Big Boi and London Brown are taking on some of soul music’s biggest icons in American Soul season two and they couldn’t be more excited.
The OutKast rapper and the Ballers actor sat down with theGrio to dish on their upcoming guest star roles as Parliament Funkadelic frontman George Clinton and funk legend Bootsy Collins, respectively.
Big, 45, had already established a professional relationship with Clinton (the pair collaborated on multiple tracks together), a foundation that helped him transform into the singer.
“It was a lot of fun, man, to be able to put my feet in the shoes of one of my idols was like a dream, you know. To become George, to put on all that crazy hair. I had wig hair in my mouth the whole time,” he says with a laugh. “So in the costumes like, you know, the costume people in the show actually did a great job of just even creating the whole aesthetic of what it was.”
He continues, “I’ve recorded several records with him, like For Your Sorrows and also a song called Synthesizer, and so throughout the years, I mean we studied [him]. You know, since I was a little boy, my grandma and my dad [had the] Parliament Funkadelic album covers—just being kind of blown away at the imagery. So to finally, you know, to do records with him, and to know him and to know how the band operated.”
The episode that Big Boi stars in is based on a real-life incident that the rapper has heard rumors about for years.
“This particular story, I’ve already heard, you know, about the scenario in which I was playing. I had heard rumors of it, but to actually be in it, and to recreate that moment was dope,” the rapper, who list Atomic Dog as his favorite Clinton song, explains. “Darius McCrary did a great job playing James Brown. This man had me cracking up the whole time, he had it down to a science. I mean, the story’s great, the fashion, the music. So in general, it’s great for people to kind of go back and learn history where all this stuff came from.”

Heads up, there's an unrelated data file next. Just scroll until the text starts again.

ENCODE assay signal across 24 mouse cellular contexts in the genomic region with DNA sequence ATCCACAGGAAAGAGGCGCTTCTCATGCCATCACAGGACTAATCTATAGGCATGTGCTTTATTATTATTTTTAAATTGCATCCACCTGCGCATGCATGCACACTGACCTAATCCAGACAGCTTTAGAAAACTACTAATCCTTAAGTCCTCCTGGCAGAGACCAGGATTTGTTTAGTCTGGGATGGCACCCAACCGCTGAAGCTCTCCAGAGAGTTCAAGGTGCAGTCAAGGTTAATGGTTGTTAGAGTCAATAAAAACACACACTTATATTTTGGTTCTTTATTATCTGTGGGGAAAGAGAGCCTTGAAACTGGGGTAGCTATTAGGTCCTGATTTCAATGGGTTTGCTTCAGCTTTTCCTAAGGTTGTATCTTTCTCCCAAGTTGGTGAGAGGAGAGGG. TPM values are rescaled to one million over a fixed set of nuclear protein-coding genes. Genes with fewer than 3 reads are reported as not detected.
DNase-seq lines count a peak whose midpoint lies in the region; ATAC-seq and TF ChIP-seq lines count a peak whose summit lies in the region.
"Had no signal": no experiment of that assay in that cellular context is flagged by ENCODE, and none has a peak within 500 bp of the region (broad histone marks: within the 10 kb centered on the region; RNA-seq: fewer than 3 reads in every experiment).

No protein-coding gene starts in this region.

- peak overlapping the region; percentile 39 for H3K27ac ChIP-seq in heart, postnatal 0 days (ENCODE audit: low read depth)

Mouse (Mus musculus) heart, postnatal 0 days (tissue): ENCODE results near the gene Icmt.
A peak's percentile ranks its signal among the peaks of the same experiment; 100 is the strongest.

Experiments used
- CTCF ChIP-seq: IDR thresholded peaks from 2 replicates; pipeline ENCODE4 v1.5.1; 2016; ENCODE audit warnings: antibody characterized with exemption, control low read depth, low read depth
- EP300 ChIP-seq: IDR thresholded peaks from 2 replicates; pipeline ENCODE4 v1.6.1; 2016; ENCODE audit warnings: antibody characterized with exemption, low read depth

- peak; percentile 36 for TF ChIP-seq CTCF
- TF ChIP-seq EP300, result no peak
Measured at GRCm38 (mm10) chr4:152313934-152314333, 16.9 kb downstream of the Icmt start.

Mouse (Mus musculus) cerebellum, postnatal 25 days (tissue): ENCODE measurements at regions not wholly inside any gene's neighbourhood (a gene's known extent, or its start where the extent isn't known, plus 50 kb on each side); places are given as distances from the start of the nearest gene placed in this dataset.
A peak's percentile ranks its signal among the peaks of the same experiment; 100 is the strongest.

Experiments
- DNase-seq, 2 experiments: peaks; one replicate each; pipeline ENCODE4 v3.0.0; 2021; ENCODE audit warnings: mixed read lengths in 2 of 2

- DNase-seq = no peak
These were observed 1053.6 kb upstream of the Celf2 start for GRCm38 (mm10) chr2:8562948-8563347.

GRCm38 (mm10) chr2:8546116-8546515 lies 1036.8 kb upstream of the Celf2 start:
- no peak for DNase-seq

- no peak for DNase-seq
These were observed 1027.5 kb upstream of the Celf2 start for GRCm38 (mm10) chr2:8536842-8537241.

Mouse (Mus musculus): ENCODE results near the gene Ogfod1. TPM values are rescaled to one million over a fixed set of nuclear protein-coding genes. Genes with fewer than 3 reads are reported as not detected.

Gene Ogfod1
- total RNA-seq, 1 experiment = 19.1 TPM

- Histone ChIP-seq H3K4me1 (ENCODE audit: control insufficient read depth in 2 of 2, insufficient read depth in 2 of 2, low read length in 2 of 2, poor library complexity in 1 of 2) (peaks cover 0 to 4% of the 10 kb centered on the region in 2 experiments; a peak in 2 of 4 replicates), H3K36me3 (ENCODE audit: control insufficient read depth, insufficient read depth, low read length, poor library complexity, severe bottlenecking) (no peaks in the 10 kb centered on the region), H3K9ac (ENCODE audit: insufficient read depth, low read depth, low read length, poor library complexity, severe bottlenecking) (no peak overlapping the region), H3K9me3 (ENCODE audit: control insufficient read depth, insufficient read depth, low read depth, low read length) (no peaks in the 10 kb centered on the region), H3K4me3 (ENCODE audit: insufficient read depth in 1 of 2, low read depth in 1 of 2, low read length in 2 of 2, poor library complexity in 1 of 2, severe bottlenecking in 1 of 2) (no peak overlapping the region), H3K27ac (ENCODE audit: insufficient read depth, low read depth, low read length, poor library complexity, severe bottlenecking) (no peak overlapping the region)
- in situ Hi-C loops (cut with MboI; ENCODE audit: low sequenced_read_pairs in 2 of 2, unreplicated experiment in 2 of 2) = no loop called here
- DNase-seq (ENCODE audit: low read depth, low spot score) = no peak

Brown echoes Big’s sentiments. The 39-year-old HBO star says playing the on-screen version of Collins was a “dope experience,” but also challenging. He had to not only rock the avant-garde costume, but also brush up on how to play the bass guitar.
“It was an experience because I was already a fan of his anyway,” Brown says. “But also [it] was challenging in that, I had to learn the fingering for the bass guitar. So, I had no idea that I was gonna actually have to, you know, learn the stuff. I was willing to do that anyway as an actor, but when I actually saw the guitar in my dressing room, I knew they were going to get some close-ups of my fingers. So, you know, that was one of the challenges.”
He continues, “I definitely felt the pressure because, again, he was iconic and so I just hope that I did a little bit of justice. …Just being able to transform into the idea of Bootsy, whether that means the wigs, the beard and the platform shoes I had never put on before. So, those kinds of things take me out of out of my norm. I can appreciate that kind of growth as an actor, but then also to [be] playing someone that’s totally different from my character on Ballers, I could appreciate that as well.”
Season two of American Soul premieres on BET on Wednesday, May 27, at 10 p.m. EST.